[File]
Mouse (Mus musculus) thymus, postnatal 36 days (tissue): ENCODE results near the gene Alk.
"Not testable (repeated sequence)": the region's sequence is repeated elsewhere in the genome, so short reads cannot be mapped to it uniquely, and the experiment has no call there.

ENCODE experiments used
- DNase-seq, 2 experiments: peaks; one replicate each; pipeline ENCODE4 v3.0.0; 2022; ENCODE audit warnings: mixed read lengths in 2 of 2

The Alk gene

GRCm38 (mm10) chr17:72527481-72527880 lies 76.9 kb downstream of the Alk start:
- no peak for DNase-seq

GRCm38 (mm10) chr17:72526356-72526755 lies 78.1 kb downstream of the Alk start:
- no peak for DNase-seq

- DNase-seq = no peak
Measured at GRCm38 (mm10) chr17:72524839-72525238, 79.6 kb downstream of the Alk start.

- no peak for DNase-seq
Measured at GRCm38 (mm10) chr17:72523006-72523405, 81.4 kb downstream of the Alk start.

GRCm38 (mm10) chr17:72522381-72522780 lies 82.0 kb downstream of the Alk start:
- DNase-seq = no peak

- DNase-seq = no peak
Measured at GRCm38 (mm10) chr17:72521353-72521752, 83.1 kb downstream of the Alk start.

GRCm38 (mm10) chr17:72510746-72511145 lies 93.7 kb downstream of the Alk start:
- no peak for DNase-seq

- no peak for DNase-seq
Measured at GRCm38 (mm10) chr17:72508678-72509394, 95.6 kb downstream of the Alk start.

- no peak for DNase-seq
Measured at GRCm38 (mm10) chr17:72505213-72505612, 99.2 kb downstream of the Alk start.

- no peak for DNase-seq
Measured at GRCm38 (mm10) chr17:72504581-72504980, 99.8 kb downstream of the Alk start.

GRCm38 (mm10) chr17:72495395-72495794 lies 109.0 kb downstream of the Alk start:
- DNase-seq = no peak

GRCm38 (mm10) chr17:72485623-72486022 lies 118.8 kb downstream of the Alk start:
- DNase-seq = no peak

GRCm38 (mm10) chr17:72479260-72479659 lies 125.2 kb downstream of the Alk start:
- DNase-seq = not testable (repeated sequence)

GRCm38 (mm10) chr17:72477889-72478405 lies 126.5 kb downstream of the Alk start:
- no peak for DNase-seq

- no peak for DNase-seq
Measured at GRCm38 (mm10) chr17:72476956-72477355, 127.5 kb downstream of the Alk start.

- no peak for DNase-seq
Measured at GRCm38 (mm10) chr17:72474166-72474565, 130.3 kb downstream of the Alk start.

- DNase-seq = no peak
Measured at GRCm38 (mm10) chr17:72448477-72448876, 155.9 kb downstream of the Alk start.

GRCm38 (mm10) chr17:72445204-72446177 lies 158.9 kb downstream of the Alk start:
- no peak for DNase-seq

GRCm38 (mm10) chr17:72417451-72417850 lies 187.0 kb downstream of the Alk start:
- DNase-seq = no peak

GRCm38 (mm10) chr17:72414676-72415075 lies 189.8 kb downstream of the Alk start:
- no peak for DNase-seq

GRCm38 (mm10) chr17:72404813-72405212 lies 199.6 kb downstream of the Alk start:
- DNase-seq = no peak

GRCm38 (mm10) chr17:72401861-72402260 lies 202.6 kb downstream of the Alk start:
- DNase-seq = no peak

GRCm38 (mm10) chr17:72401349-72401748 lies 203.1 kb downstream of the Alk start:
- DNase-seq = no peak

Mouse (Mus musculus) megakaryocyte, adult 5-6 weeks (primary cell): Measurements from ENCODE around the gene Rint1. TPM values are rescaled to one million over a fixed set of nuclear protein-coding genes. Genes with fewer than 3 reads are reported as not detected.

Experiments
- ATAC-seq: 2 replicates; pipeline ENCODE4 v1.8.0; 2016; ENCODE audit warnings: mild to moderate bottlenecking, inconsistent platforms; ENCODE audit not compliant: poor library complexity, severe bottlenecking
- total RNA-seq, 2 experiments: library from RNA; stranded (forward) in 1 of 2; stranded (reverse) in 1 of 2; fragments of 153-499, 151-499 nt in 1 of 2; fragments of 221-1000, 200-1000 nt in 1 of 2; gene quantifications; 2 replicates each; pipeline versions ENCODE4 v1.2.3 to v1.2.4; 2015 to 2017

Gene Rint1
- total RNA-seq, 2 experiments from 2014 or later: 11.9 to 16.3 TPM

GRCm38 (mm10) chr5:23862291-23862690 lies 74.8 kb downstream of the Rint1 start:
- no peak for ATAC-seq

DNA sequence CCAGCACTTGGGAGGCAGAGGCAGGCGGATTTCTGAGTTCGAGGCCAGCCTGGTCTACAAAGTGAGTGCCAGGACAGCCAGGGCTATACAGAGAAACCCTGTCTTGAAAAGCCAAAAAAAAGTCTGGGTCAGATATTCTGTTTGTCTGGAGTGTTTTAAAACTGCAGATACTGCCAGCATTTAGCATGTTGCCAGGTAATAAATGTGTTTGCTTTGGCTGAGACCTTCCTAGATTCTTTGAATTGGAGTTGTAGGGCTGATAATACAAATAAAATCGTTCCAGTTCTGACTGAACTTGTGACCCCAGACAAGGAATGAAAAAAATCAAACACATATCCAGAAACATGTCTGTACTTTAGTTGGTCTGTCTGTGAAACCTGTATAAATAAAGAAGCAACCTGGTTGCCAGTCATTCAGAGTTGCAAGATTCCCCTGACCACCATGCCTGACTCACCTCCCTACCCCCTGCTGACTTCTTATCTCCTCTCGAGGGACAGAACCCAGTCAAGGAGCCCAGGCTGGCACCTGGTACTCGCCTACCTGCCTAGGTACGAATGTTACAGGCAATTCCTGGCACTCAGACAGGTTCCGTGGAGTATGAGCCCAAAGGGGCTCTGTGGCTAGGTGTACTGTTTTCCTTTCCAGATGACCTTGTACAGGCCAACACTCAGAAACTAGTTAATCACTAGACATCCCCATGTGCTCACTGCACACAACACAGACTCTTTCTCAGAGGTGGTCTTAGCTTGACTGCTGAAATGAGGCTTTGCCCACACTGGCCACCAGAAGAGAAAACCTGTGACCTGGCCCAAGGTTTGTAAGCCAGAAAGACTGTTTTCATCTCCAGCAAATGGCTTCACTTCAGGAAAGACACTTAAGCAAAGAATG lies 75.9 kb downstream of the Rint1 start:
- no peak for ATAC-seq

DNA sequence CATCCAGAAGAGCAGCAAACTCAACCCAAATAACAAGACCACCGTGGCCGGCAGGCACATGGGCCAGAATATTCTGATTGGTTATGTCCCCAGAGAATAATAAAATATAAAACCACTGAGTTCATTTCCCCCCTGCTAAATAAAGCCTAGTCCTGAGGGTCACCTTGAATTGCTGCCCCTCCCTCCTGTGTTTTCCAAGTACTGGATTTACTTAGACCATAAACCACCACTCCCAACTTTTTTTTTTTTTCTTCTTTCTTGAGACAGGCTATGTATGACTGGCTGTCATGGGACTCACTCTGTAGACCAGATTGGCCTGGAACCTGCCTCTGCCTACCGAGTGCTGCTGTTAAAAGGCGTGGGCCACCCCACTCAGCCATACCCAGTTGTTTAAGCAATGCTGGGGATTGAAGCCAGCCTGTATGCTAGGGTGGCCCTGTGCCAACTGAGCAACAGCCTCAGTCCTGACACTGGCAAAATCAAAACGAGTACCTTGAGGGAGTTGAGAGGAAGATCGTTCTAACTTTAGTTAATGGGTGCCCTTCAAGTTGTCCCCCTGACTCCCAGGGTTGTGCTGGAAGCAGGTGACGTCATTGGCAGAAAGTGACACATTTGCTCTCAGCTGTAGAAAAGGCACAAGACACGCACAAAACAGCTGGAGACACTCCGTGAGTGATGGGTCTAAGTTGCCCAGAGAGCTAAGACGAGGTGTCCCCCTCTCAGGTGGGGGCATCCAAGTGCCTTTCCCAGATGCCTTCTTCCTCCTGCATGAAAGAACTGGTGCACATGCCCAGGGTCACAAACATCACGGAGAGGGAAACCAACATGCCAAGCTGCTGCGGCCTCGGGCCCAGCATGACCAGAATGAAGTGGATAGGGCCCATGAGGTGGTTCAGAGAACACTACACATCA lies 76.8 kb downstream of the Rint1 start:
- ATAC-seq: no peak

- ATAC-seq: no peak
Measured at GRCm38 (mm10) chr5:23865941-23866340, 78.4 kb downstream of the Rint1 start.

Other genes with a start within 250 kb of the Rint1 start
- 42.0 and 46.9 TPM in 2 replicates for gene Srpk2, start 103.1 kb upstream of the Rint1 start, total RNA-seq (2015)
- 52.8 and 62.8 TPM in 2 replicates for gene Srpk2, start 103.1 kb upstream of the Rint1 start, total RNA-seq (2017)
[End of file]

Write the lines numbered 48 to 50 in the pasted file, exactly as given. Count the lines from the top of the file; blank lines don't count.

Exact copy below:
GRCm38 (mm10) chr17:72401861-72402260 lies 202.6 kb downstream of the Alk start:
- DNase-seq = no peak

GRCm38 (mm10) chr17:72401349-72401748 lies 203.1 kb downstream of the Alk start: